By which our race
Was restored to life; 
 O sweet and loveable wailing,
by which we have escaped
eternal sobbing 
 O happy swaddling bands
By which we have wiped off
The soil of sin 
 O splendid manger,
In which not only lay
The hay of animals,
But was also found the supper of angels.

Cool, huh?  It's a little late now, but maybe some of our readers can integrate these into their planning for next year's Advent observances.
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Tuesday, December 04, 2018

Sun of Justice

A friend recently asked for a little background on a hymn in With One Voice, and we are happy to oblige to the best of our ability.  It is # 659, translated by Peter Scagnelli as "O Sun of Justice." The original is Iam Christe sol iustitiae, a 6th-century hymn (extensively revised in 1632 and now entitled O sol salutis intimis). The Roman Breviary appoints it for weekday Lauds during Lent.

John Julian observes that in the hymn, Lent "is regarded as a season of waiting and penitential preparation for the Second Creation at Easter," which seems like the sort of thing that should be true of any Lenten hymn. The opening line contains an obvious reference to Malachi 4:2, and the second stanza one to Isaiah 49:8 and 2 Corinthians 6:2.

It has been translated many times. The excellent site Preces Latinae offers a version by John Dryden, which we have printed below.  J.D. Chambers version, "O Christ! Thou Sun of Justice, Come," was once in common use.  In its revised version, it has also been translated by Edward Caswall as "The Darkness Fleets, and Joyful Earth."  We think that the WOV version is faithful enough, except perhaps for its doxology. It does not, however, retain the church-y words like "penance," which is either a gain or a loss, depending upon one's perspective.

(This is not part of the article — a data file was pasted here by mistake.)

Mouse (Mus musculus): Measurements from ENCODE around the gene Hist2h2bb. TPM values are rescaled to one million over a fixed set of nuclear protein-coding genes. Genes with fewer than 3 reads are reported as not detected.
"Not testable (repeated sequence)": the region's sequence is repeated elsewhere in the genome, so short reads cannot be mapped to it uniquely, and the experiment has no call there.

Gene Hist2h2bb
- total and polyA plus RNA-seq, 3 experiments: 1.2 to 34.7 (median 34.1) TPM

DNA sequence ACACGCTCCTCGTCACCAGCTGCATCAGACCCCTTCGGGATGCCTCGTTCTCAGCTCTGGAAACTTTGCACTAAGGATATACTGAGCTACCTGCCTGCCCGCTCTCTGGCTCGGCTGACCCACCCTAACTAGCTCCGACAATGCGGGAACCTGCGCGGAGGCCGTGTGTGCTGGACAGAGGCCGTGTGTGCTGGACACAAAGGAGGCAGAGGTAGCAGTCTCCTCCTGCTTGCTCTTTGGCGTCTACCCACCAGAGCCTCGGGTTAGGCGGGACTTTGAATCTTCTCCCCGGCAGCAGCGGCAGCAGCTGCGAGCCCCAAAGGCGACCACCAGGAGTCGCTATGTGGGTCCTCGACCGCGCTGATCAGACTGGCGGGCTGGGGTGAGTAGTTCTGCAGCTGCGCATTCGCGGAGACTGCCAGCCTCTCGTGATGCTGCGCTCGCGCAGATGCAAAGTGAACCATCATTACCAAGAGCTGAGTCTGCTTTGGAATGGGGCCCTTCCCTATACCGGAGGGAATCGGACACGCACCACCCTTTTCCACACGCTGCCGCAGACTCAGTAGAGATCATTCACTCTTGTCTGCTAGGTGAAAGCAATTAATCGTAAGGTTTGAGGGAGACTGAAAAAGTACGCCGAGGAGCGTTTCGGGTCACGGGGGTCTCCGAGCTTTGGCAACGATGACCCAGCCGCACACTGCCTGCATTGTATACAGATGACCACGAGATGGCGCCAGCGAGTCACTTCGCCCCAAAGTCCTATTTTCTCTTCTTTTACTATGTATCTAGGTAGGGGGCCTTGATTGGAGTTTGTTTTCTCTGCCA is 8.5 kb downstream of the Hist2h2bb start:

Here are the original Latin lyrics:

Iam, Christe, sol iustitiae,
mentis dehiscant tenebrae,
virtutum ut lux redeat,
terris diem cum reparas.
Dans tempus acceptabile
et paenitens cor tribue,
convertat ut benignitas
quos longa suffert pietas.
Quiddamque paenitentiae
da ferre, quo fit demptio,
maiore tuo munere,
culparum quamvis grandium.
Dies venit, dies tua,
per quam reflorent omnia;
laetemur in hac ut tuae
per hanc reducti gratiae.
Te rerum universitas,
clemens, adoret, Trinitas,
et nos novi per veniam
novum canamus canticum.
Here is the translation by no less than John Dryden (which is the one we chose for Odd Hours):

Now Christ, Thou Sun of righteousness,
let dawn our darkened spirits bless:
the light of grace to us restore